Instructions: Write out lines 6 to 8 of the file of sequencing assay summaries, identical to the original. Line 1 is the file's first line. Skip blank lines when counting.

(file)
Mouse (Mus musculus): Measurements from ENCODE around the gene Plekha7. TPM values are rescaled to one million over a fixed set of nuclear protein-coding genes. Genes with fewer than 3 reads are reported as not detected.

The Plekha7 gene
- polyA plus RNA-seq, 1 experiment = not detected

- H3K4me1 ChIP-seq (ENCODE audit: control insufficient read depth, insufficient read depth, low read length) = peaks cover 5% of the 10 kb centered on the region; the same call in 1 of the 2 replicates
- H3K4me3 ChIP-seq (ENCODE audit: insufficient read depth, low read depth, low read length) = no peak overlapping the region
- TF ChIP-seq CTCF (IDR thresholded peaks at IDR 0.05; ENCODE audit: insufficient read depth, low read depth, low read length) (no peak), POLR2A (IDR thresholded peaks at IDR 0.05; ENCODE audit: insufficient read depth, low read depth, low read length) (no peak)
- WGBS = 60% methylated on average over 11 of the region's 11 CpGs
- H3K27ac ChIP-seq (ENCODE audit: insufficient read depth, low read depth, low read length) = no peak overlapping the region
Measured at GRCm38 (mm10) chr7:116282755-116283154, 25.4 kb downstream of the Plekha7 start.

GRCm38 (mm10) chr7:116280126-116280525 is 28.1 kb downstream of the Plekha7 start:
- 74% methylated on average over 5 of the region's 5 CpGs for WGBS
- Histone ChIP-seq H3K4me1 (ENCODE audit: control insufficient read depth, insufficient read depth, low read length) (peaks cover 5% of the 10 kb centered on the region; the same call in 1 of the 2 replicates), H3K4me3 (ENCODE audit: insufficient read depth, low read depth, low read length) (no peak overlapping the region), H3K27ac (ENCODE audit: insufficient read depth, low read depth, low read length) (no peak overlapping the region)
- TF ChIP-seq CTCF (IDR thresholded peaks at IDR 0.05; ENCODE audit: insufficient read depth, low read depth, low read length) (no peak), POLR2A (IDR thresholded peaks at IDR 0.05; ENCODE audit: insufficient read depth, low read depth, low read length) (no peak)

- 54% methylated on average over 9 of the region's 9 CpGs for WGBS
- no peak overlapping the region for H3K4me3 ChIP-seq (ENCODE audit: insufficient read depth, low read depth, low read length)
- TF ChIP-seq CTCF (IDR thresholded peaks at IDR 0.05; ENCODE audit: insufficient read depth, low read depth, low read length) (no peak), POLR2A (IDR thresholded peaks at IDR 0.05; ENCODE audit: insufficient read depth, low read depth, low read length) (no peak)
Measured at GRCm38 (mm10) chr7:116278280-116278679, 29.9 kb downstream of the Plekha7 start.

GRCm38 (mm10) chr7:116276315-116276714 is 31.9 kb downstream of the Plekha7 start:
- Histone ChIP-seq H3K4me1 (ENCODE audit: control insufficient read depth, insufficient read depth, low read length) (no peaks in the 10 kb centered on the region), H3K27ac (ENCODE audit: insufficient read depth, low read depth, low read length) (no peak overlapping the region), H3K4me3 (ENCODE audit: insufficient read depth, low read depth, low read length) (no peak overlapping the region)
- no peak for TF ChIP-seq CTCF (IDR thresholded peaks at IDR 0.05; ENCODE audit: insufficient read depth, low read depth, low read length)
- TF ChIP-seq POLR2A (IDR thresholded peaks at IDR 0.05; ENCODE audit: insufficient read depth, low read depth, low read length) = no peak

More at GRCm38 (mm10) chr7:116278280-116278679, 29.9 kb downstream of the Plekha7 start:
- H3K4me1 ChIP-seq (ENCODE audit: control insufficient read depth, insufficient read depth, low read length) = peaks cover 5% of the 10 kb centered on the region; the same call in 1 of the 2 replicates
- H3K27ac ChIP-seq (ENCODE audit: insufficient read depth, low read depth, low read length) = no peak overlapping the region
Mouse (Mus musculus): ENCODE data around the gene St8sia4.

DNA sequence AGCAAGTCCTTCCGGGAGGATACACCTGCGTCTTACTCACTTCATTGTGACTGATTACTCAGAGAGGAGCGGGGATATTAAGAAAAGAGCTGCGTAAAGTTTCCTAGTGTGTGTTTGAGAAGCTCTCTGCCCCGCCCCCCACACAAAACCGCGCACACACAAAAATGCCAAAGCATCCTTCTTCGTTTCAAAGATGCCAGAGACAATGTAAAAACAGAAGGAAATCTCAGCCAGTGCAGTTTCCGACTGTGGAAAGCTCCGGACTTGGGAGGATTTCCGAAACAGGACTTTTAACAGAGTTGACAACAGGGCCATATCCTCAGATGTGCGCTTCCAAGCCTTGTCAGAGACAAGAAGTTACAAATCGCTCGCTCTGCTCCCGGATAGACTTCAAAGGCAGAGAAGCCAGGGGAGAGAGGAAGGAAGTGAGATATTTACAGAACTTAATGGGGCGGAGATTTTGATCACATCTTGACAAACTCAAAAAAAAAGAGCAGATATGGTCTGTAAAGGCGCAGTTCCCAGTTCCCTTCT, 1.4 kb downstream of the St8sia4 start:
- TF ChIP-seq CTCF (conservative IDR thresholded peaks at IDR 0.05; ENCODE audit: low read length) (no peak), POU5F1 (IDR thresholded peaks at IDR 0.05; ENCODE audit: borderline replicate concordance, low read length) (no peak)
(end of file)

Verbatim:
- TF ChIP-seq CTCF (IDR thresholded peaks at IDR 0.05; ENCODE audit: insufficient read depth, low read depth, low read length) (no peak), POLR2A (IDR thresholded peaks at IDR 0.05; ENCODE audit: insufficient read depth, low read depth, low read length) (no peak)
- WGBS = 60% methylated on average over 11 of the region's 11 CpGs
- H3K27ac ChIP-seq (ENCODE audit: insufficient read depth, low read depth, low read length) = no peak overlapping the region